I recently started an HSA. For federal income taxes this is a great deal because I get to contribute pre-tax and take tax-free distributions for medical expenses, or after age 65 I can take distributions with income tax like a 401(k).

However, I'm a resident of California, and they don't adhere to the federal rules for HSAs. For contributions, it's pretty straightforward, I just have to add that income back to be taxed at the state level. Additionally, according to Instructions for Schedule CA (540):

Interest or other earnings earned from a Health Savings Account (HSA) are not treated as taxed deferred. Interest or earnings in a HSA are taxable in the year earned.

So will my brokerage send me 1099s for interest, dividends, and capital gains in my HSA?

Further, let's say I turn 65 and take a distribution. California can't tax that money again, right? But what if I retire to another state with state income tax that doesn't tax HSA contributions or earnings? And although this doesn't apply to me, what about the opposite, if I were a resident of another state that adheres to the federal rules for HSAs, but then retired in California. Would I be able to avoid all state income tax on contributions, earnings, and distributions after age 65?

1 Answer 1


This is why California tax code is even more messed up than the Federal - they take the Federal and then add some. Or remove. Or mix up.

Whether your brokerage will send 1099 or not is up to the brokerage. Its a Federal requirement. California may require them to send it out for CA residents, or may not. They may adhere to the FTB, or may not. It doesn't matter to you.

You'll have to keep track of the interest and dividends received, cost basis for the securities, etc etc., just as any other brokerage account. You cannot rely solely on the information on the 1099 anyway, since it doesn't include many things you have to take into account for your Federal tax return as well, wash sales (inter-brokerage) being the most obvious example.

As to what happens when you're 65 - you'll have to keep track, again, of all the taxes paid, and track your California basis in the account, and your Federal basis in the account, and they will not be the same. Reconciliation time again when you get there. What a mess.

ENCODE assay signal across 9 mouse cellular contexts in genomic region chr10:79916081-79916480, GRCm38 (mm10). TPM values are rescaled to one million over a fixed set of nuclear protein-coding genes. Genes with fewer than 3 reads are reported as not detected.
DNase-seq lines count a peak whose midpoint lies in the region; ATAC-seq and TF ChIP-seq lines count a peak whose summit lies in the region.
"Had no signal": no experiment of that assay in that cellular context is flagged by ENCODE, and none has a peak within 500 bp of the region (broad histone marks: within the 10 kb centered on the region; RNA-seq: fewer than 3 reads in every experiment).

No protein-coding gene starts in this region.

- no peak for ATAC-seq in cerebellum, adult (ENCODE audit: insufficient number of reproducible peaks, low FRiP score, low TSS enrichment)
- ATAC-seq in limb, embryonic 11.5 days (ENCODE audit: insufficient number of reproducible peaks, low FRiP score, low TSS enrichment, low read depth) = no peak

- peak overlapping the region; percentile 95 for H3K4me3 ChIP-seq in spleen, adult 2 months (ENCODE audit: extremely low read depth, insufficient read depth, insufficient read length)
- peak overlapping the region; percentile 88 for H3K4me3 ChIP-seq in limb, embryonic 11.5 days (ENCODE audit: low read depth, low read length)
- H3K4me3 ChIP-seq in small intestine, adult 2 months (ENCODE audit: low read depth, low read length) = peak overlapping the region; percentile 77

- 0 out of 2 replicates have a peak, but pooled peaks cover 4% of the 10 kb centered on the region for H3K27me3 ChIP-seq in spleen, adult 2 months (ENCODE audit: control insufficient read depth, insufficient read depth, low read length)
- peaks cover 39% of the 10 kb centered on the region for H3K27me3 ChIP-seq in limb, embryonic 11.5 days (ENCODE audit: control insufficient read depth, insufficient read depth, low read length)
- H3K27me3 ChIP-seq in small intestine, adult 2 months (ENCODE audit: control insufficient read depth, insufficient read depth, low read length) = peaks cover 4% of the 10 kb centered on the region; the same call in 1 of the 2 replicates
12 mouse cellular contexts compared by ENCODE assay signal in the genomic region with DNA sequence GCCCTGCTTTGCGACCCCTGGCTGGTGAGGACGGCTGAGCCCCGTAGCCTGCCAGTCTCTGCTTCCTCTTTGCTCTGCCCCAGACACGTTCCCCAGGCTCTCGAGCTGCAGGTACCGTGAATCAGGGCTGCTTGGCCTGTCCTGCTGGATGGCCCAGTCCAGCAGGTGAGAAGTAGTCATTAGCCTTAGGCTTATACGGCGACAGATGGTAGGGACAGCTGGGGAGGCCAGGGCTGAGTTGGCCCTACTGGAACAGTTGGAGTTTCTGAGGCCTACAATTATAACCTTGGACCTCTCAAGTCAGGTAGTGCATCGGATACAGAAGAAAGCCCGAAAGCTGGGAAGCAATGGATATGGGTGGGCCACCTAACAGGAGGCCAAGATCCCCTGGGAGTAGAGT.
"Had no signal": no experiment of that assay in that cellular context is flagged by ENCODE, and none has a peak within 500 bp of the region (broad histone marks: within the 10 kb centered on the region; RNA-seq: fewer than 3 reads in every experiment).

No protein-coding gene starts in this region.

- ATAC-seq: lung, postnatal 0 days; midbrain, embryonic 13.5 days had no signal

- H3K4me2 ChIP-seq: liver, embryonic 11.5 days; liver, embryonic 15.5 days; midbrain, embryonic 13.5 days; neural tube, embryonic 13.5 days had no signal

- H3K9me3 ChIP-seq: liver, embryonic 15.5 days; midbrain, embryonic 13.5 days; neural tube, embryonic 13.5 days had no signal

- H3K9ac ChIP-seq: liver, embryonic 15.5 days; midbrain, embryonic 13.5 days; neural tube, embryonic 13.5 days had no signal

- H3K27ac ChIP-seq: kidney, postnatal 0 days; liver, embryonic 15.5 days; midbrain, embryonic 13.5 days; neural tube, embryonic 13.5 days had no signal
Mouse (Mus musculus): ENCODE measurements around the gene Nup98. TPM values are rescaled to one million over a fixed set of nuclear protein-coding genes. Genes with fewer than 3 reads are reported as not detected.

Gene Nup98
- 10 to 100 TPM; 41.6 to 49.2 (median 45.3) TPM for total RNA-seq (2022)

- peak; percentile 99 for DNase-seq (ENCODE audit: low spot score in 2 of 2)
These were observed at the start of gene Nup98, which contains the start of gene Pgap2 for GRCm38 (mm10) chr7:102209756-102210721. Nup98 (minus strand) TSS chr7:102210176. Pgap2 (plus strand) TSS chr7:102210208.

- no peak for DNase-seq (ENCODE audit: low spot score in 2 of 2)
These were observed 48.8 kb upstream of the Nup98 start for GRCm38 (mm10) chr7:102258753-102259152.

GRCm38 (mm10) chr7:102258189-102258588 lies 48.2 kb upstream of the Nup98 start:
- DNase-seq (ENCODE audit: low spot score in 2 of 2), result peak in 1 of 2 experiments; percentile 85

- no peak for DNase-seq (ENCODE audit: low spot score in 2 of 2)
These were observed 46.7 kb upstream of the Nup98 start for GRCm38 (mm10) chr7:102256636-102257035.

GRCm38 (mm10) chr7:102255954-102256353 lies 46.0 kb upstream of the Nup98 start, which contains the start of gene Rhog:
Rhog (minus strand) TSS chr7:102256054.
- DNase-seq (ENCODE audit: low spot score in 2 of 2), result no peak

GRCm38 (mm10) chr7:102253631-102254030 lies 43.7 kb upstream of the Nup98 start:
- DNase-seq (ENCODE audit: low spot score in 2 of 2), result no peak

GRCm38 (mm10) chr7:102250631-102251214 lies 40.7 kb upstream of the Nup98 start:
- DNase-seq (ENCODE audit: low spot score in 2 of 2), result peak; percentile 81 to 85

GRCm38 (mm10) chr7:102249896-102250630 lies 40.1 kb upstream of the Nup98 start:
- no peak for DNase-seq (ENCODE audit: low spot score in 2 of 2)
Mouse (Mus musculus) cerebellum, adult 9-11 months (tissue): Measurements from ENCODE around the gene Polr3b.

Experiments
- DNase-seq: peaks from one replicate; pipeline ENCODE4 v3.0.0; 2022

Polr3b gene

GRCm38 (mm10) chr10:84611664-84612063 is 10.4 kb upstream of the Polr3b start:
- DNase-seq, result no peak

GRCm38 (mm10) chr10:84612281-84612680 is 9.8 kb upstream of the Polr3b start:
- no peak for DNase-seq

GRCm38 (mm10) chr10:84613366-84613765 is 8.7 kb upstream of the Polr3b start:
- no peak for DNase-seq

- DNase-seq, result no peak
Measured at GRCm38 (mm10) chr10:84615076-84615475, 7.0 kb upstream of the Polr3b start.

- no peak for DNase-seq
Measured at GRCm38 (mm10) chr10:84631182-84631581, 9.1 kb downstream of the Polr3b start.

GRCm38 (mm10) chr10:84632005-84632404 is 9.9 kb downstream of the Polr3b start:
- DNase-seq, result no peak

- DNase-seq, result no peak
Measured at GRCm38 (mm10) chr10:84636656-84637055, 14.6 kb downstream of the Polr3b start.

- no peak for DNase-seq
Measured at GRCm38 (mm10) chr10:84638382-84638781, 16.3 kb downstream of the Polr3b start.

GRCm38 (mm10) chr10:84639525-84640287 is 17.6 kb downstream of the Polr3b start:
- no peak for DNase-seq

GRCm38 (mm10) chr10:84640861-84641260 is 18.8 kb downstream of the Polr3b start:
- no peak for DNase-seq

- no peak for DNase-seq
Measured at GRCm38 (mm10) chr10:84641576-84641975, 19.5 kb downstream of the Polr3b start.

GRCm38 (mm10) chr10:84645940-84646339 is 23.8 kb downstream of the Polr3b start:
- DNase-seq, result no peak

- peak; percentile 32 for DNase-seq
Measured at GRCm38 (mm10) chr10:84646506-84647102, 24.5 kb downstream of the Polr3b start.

If you move to another state - the taxes you paid to CA are "lost". Similarly, if you move in to California, all the gains prior to moving in are not taxed by California. Whatever happens after - is taxed by CA as if it was a regular investment account.

  • A few clarifications: (1) Why would one need to track their federal basis in an HSA? (2) Does California tax distributions from an HSA?
    – Craig W
    Nov 9, 2013 at 0:24
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    @CraigW (1) for the only reason its different from California. It doesn't (or, more likely, isn't expected to) change. (2) Since the income is recognized currently, distributions are post-tax (in CA) and shouldn't be taxed by the state. For CA income tax purposes this just another investment account.
    – littleadv
    Nov 9, 2013 at 0:56
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    @CraigW BTW: You might want to call your representatives in the state legislature about this: leginfo.legislature.ca.gov/faces/… This has been introduced, and then silently killed, every session since the Federal IRC changed to allow HSAs
    – littleadv
    Nov 9, 2013 at 0:59
  • it looks like you are saying distributions are taxed in California. Do you want to edit that?
    – Craig W
    Nov 11, 2013 at 14:50
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    I think any logical reading of "whatever happens" would include distributions.
    – Craig W
    Nov 13, 2013 at 19:31

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